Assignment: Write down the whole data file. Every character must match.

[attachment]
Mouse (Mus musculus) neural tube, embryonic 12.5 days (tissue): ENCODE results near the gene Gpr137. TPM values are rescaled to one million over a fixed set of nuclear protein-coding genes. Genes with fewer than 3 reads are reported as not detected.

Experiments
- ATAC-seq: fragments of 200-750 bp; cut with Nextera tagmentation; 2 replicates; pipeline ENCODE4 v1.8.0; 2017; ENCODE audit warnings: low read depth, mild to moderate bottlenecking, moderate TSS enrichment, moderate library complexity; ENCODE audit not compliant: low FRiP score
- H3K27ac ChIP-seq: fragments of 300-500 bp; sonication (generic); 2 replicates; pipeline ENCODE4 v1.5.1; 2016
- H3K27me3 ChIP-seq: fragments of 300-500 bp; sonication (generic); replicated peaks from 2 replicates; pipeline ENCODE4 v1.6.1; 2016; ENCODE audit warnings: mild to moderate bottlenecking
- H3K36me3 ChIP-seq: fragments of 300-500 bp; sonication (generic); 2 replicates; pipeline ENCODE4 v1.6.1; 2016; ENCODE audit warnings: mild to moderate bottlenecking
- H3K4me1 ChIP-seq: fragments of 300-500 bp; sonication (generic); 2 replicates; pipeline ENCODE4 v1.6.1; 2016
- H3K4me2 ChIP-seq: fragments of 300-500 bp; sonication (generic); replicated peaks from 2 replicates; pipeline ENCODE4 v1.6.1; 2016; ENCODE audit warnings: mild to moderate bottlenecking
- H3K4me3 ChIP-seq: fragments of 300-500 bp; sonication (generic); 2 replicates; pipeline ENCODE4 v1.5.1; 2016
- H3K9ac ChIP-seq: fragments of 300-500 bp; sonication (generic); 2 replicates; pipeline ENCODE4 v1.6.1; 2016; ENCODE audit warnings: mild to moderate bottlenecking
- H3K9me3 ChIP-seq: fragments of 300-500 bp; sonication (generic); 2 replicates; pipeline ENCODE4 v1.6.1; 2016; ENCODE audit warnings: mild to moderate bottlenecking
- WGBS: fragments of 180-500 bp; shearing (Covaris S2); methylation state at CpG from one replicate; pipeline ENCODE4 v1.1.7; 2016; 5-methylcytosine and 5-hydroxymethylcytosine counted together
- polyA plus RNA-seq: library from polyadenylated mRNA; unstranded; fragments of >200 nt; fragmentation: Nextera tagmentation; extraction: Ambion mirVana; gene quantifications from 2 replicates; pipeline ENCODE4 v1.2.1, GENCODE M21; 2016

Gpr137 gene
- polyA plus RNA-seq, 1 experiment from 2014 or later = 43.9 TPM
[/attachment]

Mouse (Mus musculus) neural tube, embryonic 12.5 days (tissue): ENCODE results near the gene Gpr137. TPM values are rescaled to one million over a fixed set of nuclear protein-coding genes. Genes with fewer than 3 reads are reported as not detected.

Experiments
- ATAC-seq: fragments of 200-750 bp; cut with Nextera tagmentation; 2 replicates; pipeline ENCODE4 v1.8.0; 2017; ENCODE audit warnings: low read depth, mild to moderate bottlenecking, moderate TSS enrichment, moderate library complexity; ENCODE audit not compliant: low FRiP score
- H3K27ac ChIP-seq: fragments of 300-500 bp; sonication (generic); 2 replicates; pipeline ENCODE4 v1.5.1; 2016
- H3K27me3 ChIP-seq: fragments of 300-500 bp; sonication (generic); replicated peaks from 2 replicates; pipeline ENCODE4 v1.6.1; 2016; ENCODE audit warnings: mild to moderate bottlenecking
- H3K36me3 ChIP-seq: fragments of 300-500 bp; sonication (generic); 2 replicates; pipeline ENCODE4 v1.6.1; 2016; ENCODE audit warnings: mild to moderate bottlenecking
- H3K4me1 ChIP-seq: fragments of 300-500 bp; sonication (generic); 2 replicates; pipeline ENCODE4 v1.6.1; 2016
- H3K4me2 ChIP-seq: fragments of 300-500 bp; sonication (generic); replicated peaks from 2 replicates; pipeline ENCODE4 v1.6.1; 2016; ENCODE audit warnings: mild to moderate bottlenecking
- H3K4me3 ChIP-seq: fragments of 300-500 bp; sonication (generic); 2 replicates; pipeline ENCODE4 v1.5.1; 2016
- H3K9ac ChIP-seq: fragments of 300-500 bp; sonication (generic); 2 replicates; pipeline ENCODE4 v1.6.1; 2016; ENCODE audit warnings: mild to moderate bottlenecking
- H3K9me3 ChIP-seq: fragments of 300-500 bp; sonication (generic); 2 replicates; pipeline ENCODE4 v1.6.1; 2016; ENCODE audit warnings: mild to moderate bottlenecking
- WGBS: fragments of 180-500 bp; shearing (Covaris S2); methylation state at CpG from one replicate; pipeline ENCODE4 v1.1.7; 2016; 5-methylcytosine and 5-hydroxymethylcytosine counted together
- polyA plus RNA-seq: library from polyadenylated mRNA; unstranded; fragments of >200 nt; fragmentation: Nextera tagmentation; extraction: Ambion mirVana; gene quantifications from 2 replicates; pipeline ENCODE4 v1.2.1, GENCODE M21; 2016

Gpr137 gene
- polyA plus RNA-seq, 1 experiment from 2014 or later = 43.9 TPM